Tag Archives: race envy

Claus Cause 10km Race Recap!

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November 16th, 2013, marked the day of the annual Claus Cause run. This is another great event hosted by Runner’s Soul, and along with picking up your race registration, you are asked to bring non-perishable food items in for donation to Lethbridge Food Bank. Upon trading my boxes of granola bars in at packet pickup, I received my bib and an awesome Claus Cause Buff! This was a nice takeaway from a race, considering we all have too many race t-shirts to count!
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The event had both a 5km and 10km, which started at 9:00 am down at Fort Whoop Up. The 10km route would just be the 5 km twice, which was just fine as it was relatively flat. The only challenge with this course, which I have mentioned before in previous posts, is that the curviness of the paths can sometime pose to be a mental problem.
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The weather was very overcast at race start, but perfect temperatures considering it was mid November. My husband kept telling me it was supposed to snow, but I chose to ignore him. As everyone got set for the mass start of the 5km and 10km, Erin from Runner’s Soul made some announcements. When she started talking about people to watch in each event, it came to my surprise when she said “…in the women’s 10km, watch strong local runner Andrea Lammers-Pottage…” I looked at my husband, but I don’t think he knew what my face was thinking…..holy crap, now I have to do my best.
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I went out pretty fast, as I knew the first loop of the route would be more competitive, since the 5km was at the same time. There were 177 runners in the 5km and 86 in the 10km, so if I wanted to be with a pack of people I needed to stay near the front now. As I made my first lap, I felt strong. I could do that same pace again! I was at this time in the lead for the female 10km racers.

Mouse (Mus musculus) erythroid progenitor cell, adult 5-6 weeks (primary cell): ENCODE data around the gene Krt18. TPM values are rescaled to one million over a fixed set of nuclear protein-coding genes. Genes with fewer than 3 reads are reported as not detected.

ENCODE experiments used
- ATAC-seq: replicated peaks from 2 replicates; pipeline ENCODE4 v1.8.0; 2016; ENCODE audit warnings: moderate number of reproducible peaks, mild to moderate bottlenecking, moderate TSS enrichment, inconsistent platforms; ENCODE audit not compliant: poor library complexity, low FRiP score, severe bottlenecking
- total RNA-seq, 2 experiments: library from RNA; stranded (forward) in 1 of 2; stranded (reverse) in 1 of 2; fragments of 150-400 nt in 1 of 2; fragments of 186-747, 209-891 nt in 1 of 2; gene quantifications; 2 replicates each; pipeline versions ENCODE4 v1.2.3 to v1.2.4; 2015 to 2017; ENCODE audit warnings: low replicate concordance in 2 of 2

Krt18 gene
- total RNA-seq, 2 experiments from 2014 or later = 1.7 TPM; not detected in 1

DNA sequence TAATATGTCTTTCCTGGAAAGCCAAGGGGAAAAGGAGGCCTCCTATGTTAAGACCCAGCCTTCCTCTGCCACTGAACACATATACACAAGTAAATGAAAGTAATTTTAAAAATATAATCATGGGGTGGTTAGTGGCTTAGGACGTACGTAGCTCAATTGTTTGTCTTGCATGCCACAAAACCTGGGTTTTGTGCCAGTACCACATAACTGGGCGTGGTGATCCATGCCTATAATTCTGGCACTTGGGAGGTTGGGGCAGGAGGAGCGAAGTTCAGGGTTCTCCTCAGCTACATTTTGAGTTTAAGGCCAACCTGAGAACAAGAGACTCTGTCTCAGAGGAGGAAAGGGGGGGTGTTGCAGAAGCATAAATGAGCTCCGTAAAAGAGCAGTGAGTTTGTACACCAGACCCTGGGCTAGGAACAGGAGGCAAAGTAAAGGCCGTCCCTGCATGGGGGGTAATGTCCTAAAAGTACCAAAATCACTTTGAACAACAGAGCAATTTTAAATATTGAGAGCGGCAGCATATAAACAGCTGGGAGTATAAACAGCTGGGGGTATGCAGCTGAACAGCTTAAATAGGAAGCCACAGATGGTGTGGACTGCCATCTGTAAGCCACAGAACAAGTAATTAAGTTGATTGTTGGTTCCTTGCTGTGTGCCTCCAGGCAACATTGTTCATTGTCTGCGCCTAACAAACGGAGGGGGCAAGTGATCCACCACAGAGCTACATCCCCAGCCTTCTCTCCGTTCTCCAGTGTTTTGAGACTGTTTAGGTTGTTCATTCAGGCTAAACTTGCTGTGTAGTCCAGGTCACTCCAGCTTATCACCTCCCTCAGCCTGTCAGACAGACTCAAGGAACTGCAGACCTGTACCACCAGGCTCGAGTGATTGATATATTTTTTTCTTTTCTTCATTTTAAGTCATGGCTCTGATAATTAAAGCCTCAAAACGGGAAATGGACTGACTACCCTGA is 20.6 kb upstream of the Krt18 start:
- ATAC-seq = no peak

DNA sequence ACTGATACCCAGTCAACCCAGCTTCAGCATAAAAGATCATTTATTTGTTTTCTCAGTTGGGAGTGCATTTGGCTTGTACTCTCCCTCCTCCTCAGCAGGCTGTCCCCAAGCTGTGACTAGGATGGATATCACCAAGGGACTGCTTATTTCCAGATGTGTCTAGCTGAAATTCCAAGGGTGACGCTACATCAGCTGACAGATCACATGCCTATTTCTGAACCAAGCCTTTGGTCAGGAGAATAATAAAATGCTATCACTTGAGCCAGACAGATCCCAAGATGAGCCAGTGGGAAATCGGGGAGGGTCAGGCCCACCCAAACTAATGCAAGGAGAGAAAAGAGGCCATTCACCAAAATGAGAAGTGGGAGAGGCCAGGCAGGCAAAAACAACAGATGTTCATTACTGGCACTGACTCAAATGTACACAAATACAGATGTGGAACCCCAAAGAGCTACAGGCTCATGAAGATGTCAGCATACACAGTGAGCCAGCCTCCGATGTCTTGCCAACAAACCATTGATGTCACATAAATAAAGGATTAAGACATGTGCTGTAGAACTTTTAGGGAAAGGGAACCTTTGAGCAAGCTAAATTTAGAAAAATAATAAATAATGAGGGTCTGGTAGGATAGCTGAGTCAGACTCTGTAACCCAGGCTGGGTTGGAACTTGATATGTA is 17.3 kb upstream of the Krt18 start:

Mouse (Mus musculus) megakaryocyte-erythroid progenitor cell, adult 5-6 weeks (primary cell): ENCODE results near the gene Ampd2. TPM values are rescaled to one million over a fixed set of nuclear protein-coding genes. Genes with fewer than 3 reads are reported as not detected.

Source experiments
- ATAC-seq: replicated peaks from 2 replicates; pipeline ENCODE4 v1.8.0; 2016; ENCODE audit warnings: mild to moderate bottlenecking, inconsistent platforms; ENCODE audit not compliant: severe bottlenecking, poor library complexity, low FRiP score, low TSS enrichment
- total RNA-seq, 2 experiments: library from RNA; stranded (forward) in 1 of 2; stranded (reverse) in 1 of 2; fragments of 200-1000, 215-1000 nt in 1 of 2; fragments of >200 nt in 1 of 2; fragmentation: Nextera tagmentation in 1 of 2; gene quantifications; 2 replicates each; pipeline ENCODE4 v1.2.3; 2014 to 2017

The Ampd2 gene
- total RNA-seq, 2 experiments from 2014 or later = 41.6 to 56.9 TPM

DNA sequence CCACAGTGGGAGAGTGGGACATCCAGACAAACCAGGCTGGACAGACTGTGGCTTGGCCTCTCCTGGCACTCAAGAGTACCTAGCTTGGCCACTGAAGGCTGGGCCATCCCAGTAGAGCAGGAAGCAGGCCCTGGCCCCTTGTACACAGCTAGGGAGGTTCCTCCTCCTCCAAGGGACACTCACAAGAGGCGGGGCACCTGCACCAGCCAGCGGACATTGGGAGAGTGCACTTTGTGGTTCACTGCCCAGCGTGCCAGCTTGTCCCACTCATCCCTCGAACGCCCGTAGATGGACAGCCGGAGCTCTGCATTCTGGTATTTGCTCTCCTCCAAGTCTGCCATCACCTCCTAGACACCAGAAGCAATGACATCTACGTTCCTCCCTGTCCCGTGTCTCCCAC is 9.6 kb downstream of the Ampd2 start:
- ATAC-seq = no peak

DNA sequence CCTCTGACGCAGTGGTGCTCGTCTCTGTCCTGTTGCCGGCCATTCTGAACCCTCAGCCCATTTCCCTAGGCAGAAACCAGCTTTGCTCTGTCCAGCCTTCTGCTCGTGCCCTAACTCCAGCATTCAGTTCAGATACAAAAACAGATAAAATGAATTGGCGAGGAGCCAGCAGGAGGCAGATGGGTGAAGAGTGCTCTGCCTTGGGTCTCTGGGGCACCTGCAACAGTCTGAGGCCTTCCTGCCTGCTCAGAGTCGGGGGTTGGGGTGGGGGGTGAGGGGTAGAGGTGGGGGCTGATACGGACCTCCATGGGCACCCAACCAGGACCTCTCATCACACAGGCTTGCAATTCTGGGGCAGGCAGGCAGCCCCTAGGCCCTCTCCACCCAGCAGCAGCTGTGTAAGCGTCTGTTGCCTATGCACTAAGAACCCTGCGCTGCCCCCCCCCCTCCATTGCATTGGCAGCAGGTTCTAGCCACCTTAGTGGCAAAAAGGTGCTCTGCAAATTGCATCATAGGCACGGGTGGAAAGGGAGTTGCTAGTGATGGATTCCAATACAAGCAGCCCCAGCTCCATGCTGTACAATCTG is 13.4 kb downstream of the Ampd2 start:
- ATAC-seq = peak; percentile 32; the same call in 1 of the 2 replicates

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I had more motivation than a normal 10km since this would be my last 10km race of the year. If I wanted to PR, now was the time. And my friend Lauren from back in Wisconsin had bet me if I ran faster than 46 minutes (my personal best was 46:32 at the time) she would donate $46 to American Heart Association.

I had one mile left and I knew my pace was on to beat the 46 minutes, but it would be close. I just kept trying to keep those legs moving around the curve before Whoop Up, and once I saw the finish in the distance I couldn’t slow down. I came in with a personal best time of 45:37, and had kept my first place position for women!

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When I finished, I felt so elated and just happy to have done it. It started to sink in I had earned another personal best, and then I realized that over the course of a little over a year, I had been able to drop my 10km race time from 50:27 to 45:37…..about 5 minutes have been knocked off! And of course, I have in my mind I can break 45, given if I have someone right in front of me as a pace bunny the whole time!

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So that snow Dan mentioned? Well, it conveniently arrived about an hour or so after race start. By award time, the snow was pounding down and it had gotten cold! The pictures are hysterical because it looks like I am in two different events, but it proves to be an amusing time lapse.